Uneven data and media prejudices delay justice for the missing and murdered …


(MENAFN- The Conversation) No one knows how many Indigenous girls or women go missing each year.

There are estimates. In 2019, 8,162 Indigenous youth and 2,285 Indigenous adults were reported missing from the National Crime Information Center, or NCIC, out of a total of 609,275 cases. But crimes against natives often go unreported, and in the cases of American Indians and Alaska Indians, the race is sometimes ignored or mistakenly classified as white.

The Centers for Disease Control and Prevention estimates that Native American women are murdered at a rate three times that of white American women.

I have almost become a part of statistics like these. As a child, I was attacked by someone who usually targeted and killed children isolated from rural areas. I know firsthand that the threat of being attacked and “disappearing” is real. And as an academic who studies tribal justice and has tried to draw attention to the problem of missing and murdered indigenous peoples, I find the lack of reliable data particularly frustrating. It is difficult to draw media attention to the seriousness of a problem that cannot be clearly measured.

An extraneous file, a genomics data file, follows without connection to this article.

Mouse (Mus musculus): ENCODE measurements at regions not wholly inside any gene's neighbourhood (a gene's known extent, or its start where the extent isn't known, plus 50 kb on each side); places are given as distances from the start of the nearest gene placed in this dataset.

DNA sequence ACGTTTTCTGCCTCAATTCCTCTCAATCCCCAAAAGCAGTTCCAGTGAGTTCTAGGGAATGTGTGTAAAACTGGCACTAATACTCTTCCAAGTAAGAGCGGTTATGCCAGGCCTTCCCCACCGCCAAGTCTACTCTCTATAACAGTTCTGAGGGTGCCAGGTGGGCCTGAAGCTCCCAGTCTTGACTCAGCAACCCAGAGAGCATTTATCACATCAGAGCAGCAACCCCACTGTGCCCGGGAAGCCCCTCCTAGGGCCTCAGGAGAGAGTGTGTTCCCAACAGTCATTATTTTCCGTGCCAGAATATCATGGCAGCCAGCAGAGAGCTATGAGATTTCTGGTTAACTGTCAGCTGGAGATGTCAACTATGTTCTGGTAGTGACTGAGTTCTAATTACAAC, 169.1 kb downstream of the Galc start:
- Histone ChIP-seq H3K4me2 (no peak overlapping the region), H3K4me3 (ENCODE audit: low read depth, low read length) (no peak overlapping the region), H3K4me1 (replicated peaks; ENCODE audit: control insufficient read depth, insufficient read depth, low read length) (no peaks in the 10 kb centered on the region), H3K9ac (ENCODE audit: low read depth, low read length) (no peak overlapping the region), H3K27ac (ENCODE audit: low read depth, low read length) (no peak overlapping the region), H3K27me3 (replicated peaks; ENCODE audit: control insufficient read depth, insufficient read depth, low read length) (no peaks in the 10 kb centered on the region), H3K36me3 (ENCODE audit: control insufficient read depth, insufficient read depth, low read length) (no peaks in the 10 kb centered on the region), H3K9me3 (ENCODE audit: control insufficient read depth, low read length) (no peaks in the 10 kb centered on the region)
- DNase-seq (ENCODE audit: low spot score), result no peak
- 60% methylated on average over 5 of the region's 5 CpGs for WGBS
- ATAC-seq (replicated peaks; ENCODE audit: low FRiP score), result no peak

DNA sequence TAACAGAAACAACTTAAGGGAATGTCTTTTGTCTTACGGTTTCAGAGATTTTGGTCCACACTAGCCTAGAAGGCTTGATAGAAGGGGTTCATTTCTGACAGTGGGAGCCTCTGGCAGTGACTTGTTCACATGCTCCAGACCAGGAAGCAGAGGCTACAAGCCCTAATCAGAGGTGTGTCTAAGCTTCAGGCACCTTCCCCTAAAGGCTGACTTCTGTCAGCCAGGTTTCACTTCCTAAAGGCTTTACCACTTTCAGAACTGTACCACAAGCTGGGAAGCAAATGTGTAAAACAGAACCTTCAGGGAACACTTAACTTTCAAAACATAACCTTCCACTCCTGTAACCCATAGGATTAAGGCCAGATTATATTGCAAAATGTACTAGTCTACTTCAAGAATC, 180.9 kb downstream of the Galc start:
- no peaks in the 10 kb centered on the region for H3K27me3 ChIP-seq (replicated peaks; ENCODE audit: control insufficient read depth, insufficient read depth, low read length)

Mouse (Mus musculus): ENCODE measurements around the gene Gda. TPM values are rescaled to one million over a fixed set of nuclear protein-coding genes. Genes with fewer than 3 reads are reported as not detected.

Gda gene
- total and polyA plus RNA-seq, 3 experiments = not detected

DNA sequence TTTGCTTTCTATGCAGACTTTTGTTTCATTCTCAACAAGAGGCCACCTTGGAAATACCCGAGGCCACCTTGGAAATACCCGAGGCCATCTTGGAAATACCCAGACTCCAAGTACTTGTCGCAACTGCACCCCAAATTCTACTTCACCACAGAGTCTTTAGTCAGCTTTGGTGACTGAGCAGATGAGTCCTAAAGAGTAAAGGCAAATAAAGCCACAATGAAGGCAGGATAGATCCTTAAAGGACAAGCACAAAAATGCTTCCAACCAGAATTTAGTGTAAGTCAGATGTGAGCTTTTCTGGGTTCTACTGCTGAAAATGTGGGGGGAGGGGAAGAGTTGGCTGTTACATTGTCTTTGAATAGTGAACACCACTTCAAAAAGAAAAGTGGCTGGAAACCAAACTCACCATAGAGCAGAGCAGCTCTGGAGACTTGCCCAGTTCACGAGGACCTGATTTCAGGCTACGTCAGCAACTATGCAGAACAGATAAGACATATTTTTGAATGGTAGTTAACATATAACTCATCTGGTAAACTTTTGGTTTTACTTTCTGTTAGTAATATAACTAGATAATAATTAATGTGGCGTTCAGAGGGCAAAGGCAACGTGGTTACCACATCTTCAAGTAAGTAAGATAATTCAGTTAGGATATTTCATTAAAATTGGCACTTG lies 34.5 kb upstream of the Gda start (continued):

Additionally, as the recent Gabby Petito case shows, the US media tends to provide more compassionate coverage when the victim is a young white woman – a phenomenon former PBS presenter Gwen Ifill called ” the missing white woman ”.

So how can researchers and indigenous communities convince the media to pay attention to missing indigenous peoples? And how can they convince the authorities to investigate these cases?

Scarcity of reliable data

The movement of missing and murdered Indigenous women began in Canada with the first official rally in 2015. MMIW is a loose coalition of groups across Canada and the United States that seeks to draw attention to the disproportionate violence suffered by women. indigenous women.

Since databases often list more missing Native American men than women, the MMIW movement is now generally referred to as the Missing and Murdered Indigenous Peoples Movement (MMIP). As of 2021, May 5 is now recognized in the United States as Missing and Murdered Indigenous People Awareness Day.

After suffering massive historical trauma, including through forced resettlement and forced assimilation, many indigenous peoples do not trust the authorities. As a result, they do not report crimes that take place. Crimes that go unreported are usually not counted.